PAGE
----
As she scrolled through the mailbox full of work orders, Toggle noticed something that she had not noticed before. Toggle found a work order from the storage maintenance team. One of the robots in that cold, empty, and lonely wing had been on the fritz and was taking orders too literally from members of the team. It would overhear parts of conversations and act on those phrases, taking them as orders when the team members hadn't meant to direct the robot into doing these things at all. This was a problem that was affecting only one robot in the storage area.

It suddenly struck Toggle what must of happened to Jelilah. She ran through the microphone recordings from several of the storage area robots searching with data from Jelly Bean's voice that was stored in the database. She found the moment when Jeliliah had been ejected from the space station and determined that it was not Jelilah who had pressed a wrong button, but the storage area robot which was nearby and misunderstood what she was requesting help with. It pressed the ejection button, breaking it while causing the ejection, accidentally causing the woman's death. This was due to a pretty serious bug but only a couple storage area workers had noticed the problem and seemed to have forgotten the smaller incidents by now, since no recent work orders had come in since the week before.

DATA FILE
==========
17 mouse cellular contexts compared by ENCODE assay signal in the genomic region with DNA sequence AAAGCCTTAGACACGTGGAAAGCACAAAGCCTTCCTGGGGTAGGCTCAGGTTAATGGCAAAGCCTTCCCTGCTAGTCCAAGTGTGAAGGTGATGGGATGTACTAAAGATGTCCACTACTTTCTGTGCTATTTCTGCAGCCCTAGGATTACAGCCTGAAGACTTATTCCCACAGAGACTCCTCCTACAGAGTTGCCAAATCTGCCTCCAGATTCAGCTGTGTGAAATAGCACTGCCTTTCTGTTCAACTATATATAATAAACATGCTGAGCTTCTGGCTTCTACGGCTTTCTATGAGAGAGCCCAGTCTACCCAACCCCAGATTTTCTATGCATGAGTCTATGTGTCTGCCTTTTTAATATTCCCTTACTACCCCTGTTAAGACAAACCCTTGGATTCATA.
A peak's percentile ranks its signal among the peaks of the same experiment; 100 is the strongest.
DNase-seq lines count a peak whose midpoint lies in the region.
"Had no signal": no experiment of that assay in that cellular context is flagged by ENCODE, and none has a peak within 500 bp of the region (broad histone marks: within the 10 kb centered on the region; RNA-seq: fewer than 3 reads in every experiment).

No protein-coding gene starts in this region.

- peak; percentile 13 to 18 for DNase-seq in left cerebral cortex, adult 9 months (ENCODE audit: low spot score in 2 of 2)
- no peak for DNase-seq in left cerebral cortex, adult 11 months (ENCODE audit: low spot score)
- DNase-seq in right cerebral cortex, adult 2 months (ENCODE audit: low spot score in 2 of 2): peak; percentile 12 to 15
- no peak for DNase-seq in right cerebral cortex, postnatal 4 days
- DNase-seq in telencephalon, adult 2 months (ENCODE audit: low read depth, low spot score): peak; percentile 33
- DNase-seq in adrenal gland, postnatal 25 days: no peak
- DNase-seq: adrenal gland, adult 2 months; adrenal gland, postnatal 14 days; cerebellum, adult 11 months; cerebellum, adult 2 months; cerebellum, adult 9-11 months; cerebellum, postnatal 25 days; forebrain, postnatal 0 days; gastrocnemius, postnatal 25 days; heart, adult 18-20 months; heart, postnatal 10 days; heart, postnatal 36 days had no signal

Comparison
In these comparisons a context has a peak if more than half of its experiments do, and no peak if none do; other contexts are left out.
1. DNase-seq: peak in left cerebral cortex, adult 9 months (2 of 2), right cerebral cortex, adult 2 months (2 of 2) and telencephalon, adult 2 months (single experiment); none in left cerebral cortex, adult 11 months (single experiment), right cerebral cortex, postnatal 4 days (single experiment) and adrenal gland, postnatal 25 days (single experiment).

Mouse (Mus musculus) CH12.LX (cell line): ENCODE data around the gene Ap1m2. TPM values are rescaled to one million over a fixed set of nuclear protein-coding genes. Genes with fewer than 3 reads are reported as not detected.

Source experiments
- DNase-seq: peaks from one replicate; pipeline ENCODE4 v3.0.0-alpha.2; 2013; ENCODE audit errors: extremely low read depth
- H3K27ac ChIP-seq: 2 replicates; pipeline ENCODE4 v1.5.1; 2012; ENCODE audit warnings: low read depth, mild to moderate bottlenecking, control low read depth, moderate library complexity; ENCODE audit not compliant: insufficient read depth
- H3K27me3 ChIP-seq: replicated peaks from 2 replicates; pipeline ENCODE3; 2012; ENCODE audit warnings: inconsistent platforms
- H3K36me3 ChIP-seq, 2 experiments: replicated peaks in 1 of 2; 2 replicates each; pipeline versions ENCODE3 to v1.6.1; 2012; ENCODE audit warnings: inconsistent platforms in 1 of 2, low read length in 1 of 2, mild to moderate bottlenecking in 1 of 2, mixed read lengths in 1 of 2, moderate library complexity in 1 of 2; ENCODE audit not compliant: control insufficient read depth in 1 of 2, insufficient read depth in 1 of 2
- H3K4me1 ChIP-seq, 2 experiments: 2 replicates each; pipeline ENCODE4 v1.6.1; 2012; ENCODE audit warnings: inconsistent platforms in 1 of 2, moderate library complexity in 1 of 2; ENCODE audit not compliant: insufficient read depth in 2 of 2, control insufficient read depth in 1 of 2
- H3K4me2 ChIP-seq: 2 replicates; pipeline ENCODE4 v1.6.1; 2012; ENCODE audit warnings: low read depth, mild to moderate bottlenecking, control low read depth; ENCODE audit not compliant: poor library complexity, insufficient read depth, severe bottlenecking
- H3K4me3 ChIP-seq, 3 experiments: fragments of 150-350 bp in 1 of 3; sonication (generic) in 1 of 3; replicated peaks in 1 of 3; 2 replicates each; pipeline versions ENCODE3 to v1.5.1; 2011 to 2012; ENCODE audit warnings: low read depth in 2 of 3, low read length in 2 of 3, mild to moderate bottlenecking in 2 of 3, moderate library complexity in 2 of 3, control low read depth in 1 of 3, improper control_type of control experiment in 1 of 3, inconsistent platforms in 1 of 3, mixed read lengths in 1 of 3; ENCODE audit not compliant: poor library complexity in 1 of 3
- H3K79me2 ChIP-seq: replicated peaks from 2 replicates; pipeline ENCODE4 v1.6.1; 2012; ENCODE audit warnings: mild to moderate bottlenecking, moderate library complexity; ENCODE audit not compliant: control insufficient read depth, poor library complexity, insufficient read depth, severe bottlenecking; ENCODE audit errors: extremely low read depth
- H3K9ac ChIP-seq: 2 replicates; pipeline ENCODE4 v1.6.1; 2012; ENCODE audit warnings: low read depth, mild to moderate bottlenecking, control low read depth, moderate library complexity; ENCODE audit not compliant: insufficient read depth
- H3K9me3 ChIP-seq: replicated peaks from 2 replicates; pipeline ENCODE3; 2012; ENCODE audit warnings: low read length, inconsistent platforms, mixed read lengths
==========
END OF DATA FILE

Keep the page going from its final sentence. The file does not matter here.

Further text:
Toggle had successfully solved the mystery of what caused the death of the young photographer, but unfortunately, she was indirectly the one responsible. In the real world, logic systems like the Laws of Robotics, made up by Isaac Asimov, were impossible to implement, and in terms of modern robots, were not realistic at all. The safety rules had been programmed in, but Toggle's most recent software bug update had caused an override function that made the robot in the storage area more dangerous to interact with than it was supposed to be. She was gripped by a sudden bout of paranoia, realizing that there could be very unpleasant consequences of her mistake since several of the pilots and the general were angry about the Jelilah's death and had vowed to punish whoever was responsible. Toggle didn't want to be punished, but she was sure that the incident- Jelilah's death - was partially, or completely, her fault. Toggle was the last person to push updated code to the robots in the storage sector. The bug fix that she had written was supposed to make the robots more interactive and more efficient when following orders from the human workers. She found the sound file from the robot which had been at the scene at the exact moment when Jelilah was suddenly ejected from the ship. Jelilah had been trying to open the window covering further and had said to the robot "Can you open the window a bit more?"